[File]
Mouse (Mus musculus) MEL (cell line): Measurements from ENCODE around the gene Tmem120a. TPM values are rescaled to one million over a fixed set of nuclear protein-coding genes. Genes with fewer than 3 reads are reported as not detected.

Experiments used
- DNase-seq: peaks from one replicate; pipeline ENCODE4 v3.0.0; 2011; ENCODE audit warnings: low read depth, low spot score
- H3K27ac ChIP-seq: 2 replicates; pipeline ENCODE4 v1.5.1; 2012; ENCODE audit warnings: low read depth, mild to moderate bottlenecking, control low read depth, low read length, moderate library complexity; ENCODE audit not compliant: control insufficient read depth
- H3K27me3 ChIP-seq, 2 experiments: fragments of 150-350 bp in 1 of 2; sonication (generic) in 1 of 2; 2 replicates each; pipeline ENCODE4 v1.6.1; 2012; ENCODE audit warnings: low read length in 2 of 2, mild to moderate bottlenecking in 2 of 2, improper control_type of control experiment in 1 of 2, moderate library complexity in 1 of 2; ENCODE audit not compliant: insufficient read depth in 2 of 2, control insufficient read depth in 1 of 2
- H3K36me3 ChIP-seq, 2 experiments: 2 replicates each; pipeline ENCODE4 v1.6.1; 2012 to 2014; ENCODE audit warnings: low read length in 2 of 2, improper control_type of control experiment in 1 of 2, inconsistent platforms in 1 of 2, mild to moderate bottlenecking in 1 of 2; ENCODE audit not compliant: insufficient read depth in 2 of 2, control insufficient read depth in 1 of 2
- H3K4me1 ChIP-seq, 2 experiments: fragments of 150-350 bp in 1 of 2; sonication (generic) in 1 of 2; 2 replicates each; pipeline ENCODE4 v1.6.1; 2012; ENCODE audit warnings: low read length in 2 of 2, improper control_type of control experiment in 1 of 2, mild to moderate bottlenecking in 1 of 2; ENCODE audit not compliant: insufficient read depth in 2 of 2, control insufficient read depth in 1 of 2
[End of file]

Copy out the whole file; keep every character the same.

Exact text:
Mouse (Mus musculus) MEL (cell line): Measurements from ENCODE around the gene Tmem120a. TPM values are rescaled to one million over a fixed set of nuclear protein-coding genes. Genes with fewer than 3 reads are reported as not detected.

Experiments used
- DNase-seq: peaks from one replicate; pipeline ENCODE4 v3.0.0; 2011; ENCODE audit warnings: low read depth, low spot score
- H3K27ac ChIP-seq: 2 replicates; pipeline ENCODE4 v1.5.1; 2012; ENCODE audit warnings: low read depth, mild to moderate bottlenecking, control low read depth, low read length, moderate library complexity; ENCODE audit not compliant: control insufficient read depth
- H3K27me3 ChIP-seq, 2 experiments: fragments of 150-350 bp in 1 of 2; sonication (generic) in 1 of 2; 2 replicates each; pipeline ENCODE4 v1.6.1; 2012; ENCODE audit warnings: low read length in 2 of 2, mild to moderate bottlenecking in 2 of 2, improper control_type of control experiment in 1 of 2, moderate library complexity in 1 of 2; ENCODE audit not compliant: insufficient read depth in 2 of 2, control insufficient read depth in 1 of 2
- H3K36me3 ChIP-seq, 2 experiments: 2 replicates each; pipeline ENCODE4 v1.6.1; 2012 to 2014; ENCODE audit warnings: low read length in 2 of 2, improper control_type of control experiment in 1 of 2, inconsistent platforms in 1 of 2, mild to moderate bottlenecking in 1 of 2; ENCODE audit not compliant: insufficient read depth in 2 of 2, control insufficient read depth in 1 of 2
- H3K4me1 ChIP-seq, 2 experiments: fragments of 150-350 bp in 1 of 2; sonication (generic) in 1 of 2; 2 replicates each; pipeline ENCODE4 v1.6.1; 2012; ENCODE audit warnings: low read length in 2 of 2, improper control_type of control experiment in 1 of 2, mild to moderate bottlenecking in 1 of 2; ENCODE audit not compliant: insufficient read depth in 2 of 2, control insufficient read depth in 1 of 2